Back in 2011, Pennsylvania made national headlines because the state's treatment plants – including municipal sewage plants and industrial wastewater treatment plants like Waste Treatment Corporation – were accepting drilling and fracking wastewater laden with pollutants that they could not remove.

In July 2013, Clean Water Action alleged in a lawsuit that Waste Treatment Corp. of Warren, PA violated the federal Clean Water Act and the Endangered Species Act, along with Pennsylvania's Clean Streams Law by continuing to discharge partially treated wastewater, carrying corrosive salts, heavy metals and radioactive materials into the river, which serves as the drinking water supply for hundreds of thousands of people, including much of the city of Pittsburgh. 

Under the terms of the settlement, within 8 months, Waste Treatment Corporation must install advanced treatment technology that will remove 99% of the contaminants in gas drilling wastewater.

Until those treatment methods are in place, Waste Treatment Corporation agreed to stop accepting wastewater from Marcellus shale wells, notorious for its high levels of radioactivity, and to cut the amount of wastewater it can accept from conventional gas wells by over a third.

“The settlement represents the first time an existing industrial treatment plant discharging gas drilling wastewater in Pennsylvania agreed to install effective treatment technology to protect local rivers,” Clean Water Action wrote in a press release.

Tue, 2014-09-09 15:53Guest
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Prescription for Health: Fight Global Warming

This is a guest post by David Suzuki

What if we could reduce worldwide deaths from disease, starvation and disaster while improving the health of people everywhere? According to the World Health Organization, we can.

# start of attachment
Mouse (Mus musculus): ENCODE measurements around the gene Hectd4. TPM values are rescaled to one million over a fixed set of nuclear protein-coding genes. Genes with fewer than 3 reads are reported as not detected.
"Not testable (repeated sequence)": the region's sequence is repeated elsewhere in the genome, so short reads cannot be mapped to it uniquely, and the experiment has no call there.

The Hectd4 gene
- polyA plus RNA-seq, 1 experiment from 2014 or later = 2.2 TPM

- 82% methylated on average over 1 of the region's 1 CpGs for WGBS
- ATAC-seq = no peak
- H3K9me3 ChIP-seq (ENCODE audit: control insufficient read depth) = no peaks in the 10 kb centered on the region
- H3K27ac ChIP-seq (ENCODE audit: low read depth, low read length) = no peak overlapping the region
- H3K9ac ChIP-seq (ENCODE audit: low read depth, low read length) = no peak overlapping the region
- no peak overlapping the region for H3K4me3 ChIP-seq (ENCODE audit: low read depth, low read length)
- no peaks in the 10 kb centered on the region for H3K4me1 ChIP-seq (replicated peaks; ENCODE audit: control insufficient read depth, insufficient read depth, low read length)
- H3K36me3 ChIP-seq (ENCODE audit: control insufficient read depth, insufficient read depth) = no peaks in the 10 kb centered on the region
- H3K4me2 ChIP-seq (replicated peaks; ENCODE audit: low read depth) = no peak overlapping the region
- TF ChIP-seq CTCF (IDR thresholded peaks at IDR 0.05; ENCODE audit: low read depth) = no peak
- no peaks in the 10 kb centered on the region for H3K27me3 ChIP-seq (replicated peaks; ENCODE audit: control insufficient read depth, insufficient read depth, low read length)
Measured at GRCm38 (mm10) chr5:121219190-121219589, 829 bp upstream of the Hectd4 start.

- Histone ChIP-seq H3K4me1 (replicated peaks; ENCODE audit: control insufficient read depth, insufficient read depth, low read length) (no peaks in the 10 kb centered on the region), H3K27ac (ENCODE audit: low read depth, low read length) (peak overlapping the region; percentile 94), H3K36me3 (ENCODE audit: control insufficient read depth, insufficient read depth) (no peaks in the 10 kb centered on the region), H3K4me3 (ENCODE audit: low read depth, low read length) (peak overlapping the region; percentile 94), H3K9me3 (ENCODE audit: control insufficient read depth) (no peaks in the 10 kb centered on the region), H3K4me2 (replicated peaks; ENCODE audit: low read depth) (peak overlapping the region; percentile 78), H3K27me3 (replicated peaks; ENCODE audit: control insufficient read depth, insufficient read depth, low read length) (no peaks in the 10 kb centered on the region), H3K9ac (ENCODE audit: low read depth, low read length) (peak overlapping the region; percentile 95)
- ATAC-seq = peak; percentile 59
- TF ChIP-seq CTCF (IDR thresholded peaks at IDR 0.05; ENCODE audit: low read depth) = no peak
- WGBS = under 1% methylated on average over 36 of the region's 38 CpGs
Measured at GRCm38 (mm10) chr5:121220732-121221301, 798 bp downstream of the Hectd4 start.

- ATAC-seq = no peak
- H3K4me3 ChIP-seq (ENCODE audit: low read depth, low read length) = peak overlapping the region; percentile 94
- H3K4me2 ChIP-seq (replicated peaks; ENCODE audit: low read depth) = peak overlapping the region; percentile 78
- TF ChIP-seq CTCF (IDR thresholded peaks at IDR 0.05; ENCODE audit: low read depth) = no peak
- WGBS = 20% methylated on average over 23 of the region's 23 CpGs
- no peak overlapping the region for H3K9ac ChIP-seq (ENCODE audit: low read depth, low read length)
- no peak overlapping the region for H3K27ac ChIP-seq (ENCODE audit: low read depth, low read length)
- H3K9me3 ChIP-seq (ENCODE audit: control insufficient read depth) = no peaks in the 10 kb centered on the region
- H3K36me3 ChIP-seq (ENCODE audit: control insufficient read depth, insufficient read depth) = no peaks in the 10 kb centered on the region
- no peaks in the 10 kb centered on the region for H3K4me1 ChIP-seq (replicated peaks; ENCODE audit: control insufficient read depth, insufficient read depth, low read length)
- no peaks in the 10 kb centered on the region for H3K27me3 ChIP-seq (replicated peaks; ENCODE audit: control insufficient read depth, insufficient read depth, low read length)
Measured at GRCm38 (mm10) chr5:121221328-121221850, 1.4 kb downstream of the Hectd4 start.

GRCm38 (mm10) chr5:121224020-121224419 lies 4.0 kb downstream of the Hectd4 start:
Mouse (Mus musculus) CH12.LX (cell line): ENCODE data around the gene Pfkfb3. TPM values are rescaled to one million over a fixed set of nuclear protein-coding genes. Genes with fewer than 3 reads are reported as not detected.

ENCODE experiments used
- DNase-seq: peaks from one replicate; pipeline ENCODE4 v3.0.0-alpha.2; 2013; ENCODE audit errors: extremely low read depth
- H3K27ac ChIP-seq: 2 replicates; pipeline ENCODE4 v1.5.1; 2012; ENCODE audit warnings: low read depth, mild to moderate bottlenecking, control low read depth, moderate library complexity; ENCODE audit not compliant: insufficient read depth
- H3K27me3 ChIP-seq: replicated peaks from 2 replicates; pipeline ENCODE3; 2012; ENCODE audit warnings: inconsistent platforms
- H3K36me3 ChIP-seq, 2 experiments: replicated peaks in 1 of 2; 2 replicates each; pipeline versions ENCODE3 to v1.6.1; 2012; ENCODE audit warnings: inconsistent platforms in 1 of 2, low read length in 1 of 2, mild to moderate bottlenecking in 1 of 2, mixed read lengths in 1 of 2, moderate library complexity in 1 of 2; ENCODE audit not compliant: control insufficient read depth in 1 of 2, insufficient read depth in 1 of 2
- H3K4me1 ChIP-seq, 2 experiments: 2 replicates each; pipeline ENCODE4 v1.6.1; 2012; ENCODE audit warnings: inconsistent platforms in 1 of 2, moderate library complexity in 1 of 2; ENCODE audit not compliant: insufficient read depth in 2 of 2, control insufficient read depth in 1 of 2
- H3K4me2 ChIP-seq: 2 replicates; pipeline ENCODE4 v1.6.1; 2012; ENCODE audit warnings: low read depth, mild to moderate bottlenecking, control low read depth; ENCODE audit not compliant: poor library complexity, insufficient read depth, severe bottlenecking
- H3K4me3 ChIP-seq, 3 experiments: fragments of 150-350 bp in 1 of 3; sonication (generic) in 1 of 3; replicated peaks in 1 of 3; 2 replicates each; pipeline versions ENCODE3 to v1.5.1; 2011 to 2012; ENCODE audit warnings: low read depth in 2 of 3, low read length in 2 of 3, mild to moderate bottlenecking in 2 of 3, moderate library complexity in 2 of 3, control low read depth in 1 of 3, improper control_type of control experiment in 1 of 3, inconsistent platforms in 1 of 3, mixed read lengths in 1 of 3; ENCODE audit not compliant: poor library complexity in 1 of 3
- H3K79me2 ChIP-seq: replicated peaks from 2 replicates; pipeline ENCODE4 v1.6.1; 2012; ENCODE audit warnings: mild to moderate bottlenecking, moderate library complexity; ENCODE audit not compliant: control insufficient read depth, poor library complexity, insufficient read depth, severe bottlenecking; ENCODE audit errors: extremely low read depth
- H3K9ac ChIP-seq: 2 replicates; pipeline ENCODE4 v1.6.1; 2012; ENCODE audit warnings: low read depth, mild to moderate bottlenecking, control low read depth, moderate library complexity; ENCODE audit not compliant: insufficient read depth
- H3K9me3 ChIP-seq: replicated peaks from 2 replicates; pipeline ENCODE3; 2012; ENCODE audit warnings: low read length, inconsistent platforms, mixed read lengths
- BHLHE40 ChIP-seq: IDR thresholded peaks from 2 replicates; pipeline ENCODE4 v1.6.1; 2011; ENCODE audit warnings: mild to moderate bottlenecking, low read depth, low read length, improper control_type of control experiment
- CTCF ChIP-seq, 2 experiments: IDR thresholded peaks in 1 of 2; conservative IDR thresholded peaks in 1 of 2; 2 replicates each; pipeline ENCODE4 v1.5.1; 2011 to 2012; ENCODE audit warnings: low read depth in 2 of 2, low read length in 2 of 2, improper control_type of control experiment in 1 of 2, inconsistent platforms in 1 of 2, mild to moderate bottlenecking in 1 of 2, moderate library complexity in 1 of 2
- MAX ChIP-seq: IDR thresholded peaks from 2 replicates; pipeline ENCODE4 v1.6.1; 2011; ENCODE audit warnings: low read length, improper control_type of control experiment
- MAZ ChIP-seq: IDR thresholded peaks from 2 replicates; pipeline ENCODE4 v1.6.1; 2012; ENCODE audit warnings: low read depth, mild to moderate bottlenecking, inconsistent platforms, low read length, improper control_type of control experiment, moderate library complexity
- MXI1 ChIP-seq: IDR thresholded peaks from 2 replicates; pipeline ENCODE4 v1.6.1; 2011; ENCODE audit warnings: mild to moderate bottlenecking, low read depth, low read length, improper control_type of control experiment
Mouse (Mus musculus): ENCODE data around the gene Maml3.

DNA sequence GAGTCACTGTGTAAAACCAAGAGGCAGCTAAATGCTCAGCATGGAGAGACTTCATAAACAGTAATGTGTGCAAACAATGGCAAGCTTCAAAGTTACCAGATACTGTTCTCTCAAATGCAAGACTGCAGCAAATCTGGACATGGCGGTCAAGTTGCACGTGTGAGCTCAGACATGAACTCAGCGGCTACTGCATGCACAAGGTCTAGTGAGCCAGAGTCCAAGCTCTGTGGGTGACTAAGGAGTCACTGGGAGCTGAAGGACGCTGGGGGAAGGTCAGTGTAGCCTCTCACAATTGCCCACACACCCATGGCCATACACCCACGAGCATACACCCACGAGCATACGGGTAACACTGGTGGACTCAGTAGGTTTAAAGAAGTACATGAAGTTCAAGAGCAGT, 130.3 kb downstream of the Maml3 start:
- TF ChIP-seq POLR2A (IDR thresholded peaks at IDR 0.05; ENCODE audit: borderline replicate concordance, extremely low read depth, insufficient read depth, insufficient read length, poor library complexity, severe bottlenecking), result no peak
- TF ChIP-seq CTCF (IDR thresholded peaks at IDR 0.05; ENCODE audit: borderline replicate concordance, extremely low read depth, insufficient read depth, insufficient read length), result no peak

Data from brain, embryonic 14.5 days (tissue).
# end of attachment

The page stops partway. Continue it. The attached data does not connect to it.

Previously unrecognized health benefits could be realized from fast action to reduce climate change and its consequences,” says a news release about WHO’s first global conference on health and climate in Geneva August 27 to 29, adding, “changes in energy and transport policies could save millions of lives annually from diseases caused by high levels of air pollution.” Encouraging people to use public transit, cycling and walking instead of driving would cut traffic injuries and vehicle emissions and promote better health through increased physical activity.

Reducing the threat of global warming and finding ways to adapt to unavoidable change will also help people around the world “deal with the impact of heat, extreme weather, infectious disease and food insecurity.”

Climate change affects human health in multiple ways. Increased extreme weather causes flooding and droughts, which influences food production, water and sanitation. Pathogens that plague humans, livestock and crops spread more widely. WHO notes that diseases such as cholera, malaria and dengue are especially sensitive to weather and climate changes.